The image from the 1977 flick still is with me. The economic lesson of the cooper and his amputated feet is one that would have served as guidance a few years back when Indiana’s governor and legislature saw fit to lease—for seventy-five (75) years—the Indiana Toll Road. The notion, as one popular blogger has said, was to pay for Indiana’s backed-up road projects that were sorely in need of money.
The problem with the solution—the 75-year lease of the Indiana Toll Road to a Spanish-Australian joint venture, for which Goldman-Sachs reportedly received a fee of $20 million—is that the people of Indiana built the toll road with our tax money in the 1950s and the new lessors paid 2006 dollars to operate the road for the next 75 years, during which economic conditions and values could (and no doubt will) change significantly.
The lease of the Indiana Toll Road was a classic political Band-Aid® . The politicians bring in a pot of cash to fanfare. By the time the problems with the deal become apparent, those politicians are out of office—either retired, elected to higher office, or on salary with a lobby group or one of the companies to which lucrative leases were let during the politicians’ time in office. Of course, there always are Boards of Directors with empty chairs at the conference table.
The "backed-up"road projects—according to the popular blogger I previously quoted—was politicians (I think his finger was pointed at members of the Democratic Party) had not been willing to raise taxes to fix the roads.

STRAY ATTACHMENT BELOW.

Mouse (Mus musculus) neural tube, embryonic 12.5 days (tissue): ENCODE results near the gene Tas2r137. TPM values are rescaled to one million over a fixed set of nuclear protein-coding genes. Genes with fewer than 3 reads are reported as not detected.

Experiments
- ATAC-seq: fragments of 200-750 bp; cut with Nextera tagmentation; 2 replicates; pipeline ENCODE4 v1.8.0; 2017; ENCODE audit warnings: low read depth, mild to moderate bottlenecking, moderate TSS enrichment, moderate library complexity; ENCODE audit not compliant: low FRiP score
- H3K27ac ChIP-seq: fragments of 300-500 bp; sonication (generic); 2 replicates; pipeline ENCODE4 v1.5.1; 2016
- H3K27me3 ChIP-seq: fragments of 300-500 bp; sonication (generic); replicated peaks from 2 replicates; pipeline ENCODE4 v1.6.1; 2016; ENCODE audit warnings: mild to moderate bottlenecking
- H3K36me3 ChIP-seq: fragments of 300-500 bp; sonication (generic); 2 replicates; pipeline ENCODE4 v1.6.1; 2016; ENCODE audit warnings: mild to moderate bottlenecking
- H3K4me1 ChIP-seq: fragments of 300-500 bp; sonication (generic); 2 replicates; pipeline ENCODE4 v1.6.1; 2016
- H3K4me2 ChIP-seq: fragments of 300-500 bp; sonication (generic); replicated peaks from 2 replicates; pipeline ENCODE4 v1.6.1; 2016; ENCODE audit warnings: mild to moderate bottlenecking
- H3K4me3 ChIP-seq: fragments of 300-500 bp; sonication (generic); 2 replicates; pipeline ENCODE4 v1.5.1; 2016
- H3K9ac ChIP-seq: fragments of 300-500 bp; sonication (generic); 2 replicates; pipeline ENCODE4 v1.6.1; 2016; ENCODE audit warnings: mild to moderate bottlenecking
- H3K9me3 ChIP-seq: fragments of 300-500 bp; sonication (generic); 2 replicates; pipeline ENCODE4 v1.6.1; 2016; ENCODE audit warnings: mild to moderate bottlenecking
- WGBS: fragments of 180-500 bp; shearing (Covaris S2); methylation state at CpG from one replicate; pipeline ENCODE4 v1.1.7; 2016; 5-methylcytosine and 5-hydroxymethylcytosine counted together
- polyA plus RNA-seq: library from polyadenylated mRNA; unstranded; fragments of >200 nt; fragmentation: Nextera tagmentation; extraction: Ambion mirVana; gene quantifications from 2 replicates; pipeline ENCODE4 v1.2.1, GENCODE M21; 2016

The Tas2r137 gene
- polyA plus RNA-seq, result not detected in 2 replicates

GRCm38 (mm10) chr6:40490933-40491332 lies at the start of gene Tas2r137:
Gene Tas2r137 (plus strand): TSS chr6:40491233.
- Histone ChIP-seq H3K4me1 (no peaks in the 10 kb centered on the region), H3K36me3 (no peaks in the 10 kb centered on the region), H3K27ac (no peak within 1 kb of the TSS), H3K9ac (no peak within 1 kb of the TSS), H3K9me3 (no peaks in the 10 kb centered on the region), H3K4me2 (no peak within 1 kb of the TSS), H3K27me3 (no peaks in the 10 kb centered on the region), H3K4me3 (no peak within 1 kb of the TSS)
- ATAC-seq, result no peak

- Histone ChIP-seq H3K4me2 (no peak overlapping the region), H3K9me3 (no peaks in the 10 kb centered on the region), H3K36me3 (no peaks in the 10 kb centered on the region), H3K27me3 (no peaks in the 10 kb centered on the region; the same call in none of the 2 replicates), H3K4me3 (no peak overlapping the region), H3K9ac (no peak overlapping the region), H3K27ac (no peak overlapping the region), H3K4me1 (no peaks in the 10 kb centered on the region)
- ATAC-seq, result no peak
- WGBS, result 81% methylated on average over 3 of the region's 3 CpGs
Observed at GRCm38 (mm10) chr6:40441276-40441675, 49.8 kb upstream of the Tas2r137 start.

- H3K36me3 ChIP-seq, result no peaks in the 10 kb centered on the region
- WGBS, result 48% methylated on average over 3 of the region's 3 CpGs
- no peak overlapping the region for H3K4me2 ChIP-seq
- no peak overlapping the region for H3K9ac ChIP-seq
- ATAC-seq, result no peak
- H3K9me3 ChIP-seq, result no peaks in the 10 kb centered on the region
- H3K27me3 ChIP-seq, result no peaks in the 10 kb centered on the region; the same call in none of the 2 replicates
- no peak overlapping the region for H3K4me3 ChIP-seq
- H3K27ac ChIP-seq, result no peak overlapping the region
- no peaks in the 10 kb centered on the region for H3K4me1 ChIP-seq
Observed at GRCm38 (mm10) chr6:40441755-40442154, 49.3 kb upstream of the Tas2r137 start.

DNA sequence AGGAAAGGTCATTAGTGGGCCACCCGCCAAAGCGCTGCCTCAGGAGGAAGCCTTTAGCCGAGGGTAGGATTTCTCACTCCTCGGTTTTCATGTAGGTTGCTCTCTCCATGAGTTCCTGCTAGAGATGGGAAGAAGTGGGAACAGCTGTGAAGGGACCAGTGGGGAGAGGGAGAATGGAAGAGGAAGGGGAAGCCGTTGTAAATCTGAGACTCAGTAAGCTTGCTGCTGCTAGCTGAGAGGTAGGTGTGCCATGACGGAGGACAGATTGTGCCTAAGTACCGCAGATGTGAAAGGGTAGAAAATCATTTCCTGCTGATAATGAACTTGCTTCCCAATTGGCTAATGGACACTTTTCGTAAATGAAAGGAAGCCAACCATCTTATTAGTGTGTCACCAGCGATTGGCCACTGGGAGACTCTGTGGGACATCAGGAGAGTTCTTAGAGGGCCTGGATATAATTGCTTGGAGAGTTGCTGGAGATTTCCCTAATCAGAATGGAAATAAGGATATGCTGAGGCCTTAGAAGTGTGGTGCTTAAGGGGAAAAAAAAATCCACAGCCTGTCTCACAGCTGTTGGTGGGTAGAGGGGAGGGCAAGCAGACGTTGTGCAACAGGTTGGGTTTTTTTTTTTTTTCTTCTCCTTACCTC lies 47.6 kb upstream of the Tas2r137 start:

We need to stop at this point.
Politicians from neither party, particularly in Indiana, are willing to raise taxes for anything because the citizens have had drubbed into their heads that any taxes are bad. To say that politicians should have had the foresight to raise taxes to levels sufficient to pay for necessary things—such as maintenance of our roads and highways—is correct. I agree with Abdul (if you were wondering the identity of the blogger to whom I referred) on this point. Unfortunately, a raise in taxes would not have been an option. The citizens of Indiana would rather live under the illusion they are better off leasing a capital asset for pennies on the dollar to a corporation—no matter whether it is foreign (from out-of state), alien (from out of the country), or organized here—than to see one penny’s raise in taxes.
The money we received in 2006 nearly is gone. 69 years remain on the lease.
There should be an amendment to the Indiana Constitution that limits the terms of leases into which the State and municipal governments can enter. I do not know if the term would be four years, five years, or no more than ten years. The point is the same. Under gun-boat diplomacy, the United States forced a 99-year "lease" on Panama so we could build and use the Panama Canal. Indiana has had a relatively cheap lease forced on us for a long term. The benefits go to the more sophisticated party—in this case the consortium from Spain and Australia.